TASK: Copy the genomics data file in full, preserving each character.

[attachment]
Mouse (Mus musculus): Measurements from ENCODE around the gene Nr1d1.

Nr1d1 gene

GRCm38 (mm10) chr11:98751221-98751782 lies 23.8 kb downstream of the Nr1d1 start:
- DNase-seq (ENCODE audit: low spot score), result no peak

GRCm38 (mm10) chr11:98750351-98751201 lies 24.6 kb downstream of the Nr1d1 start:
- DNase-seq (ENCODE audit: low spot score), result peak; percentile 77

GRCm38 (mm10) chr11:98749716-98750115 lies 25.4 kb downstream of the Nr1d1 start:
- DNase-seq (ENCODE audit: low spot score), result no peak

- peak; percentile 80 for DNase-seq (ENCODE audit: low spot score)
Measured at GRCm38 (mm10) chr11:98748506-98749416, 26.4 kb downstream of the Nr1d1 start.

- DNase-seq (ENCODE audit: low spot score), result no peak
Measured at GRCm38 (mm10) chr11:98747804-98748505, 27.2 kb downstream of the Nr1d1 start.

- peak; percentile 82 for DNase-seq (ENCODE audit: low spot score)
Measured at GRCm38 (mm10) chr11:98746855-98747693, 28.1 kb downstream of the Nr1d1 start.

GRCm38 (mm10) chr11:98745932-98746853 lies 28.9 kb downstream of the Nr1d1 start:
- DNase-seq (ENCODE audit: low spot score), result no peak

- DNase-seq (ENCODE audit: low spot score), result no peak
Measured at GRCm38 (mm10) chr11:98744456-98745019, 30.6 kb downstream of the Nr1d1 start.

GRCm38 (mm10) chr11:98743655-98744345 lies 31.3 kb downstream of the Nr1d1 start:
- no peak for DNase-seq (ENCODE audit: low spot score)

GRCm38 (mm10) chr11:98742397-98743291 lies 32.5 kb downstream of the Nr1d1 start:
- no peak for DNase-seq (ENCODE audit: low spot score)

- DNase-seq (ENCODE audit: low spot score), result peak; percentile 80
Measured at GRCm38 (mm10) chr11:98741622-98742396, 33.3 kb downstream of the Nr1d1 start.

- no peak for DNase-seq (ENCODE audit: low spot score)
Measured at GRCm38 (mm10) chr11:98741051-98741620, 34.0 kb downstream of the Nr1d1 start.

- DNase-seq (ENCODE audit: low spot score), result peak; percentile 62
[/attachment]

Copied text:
Mouse (Mus musculus): Measurements from ENCODE around the gene Nr1d1.

Nr1d1 gene

GRCm38 (mm10) chr11:98751221-98751782 lies 23.8 kb downstream of the Nr1d1 start:
- DNase-seq (ENCODE audit: low spot score), result no peak

GRCm38 (mm10) chr11:98750351-98751201 lies 24.6 kb downstream of the Nr1d1 start:
- DNase-seq (ENCODE audit: low spot score), result peak; percentile 77

GRCm38 (mm10) chr11:98749716-98750115 lies 25.4 kb downstream of the Nr1d1 start:
- DNase-seq (ENCODE audit: low spot score), result no peak

- peak; percentile 80 for DNase-seq (ENCODE audit: low spot score)
Measured at GRCm38 (mm10) chr11:98748506-98749416, 26.4 kb downstream of the Nr1d1 start.

- DNase-seq (ENCODE audit: low spot score), result no peak
Measured at GRCm38 (mm10) chr11:98747804-98748505, 27.2 kb downstream of the Nr1d1 start.

- peak; percentile 82 for DNase-seq (ENCODE audit: low spot score)
Measured at GRCm38 (mm10) chr11:98746855-98747693, 28.1 kb downstream of the Nr1d1 start.

GRCm38 (mm10) chr11:98745932-98746853 lies 28.9 kb downstream of the Nr1d1 start:
- DNase-seq (ENCODE audit: low spot score), result no peak

- DNase-seq (ENCODE audit: low spot score), result no peak
Measured at GRCm38 (mm10) chr11:98744456-98745019, 30.6 kb downstream of the Nr1d1 start.

GRCm38 (mm10) chr11:98743655-98744345 lies 31.3 kb downstream of the Nr1d1 start:
- no peak for DNase-seq (ENCODE audit: low spot score)

GRCm38 (mm10) chr11:98742397-98743291 lies 32.5 kb downstream of the Nr1d1 start:
- no peak for DNase-seq (ENCODE audit: low spot score)

- DNase-seq (ENCODE audit: low spot score), result peak; percentile 80
Measured at GRCm38 (mm10) chr11:98741622-98742396, 33.3 kb downstream of the Nr1d1 start.

- no peak for DNase-seq (ENCODE audit: low spot score)
Measured at GRCm38 (mm10) chr11:98741051-98741620, 34.0 kb downstream of the Nr1d1 start.

- DNase-seq (ENCODE audit: low spot score), result peak; percentile 62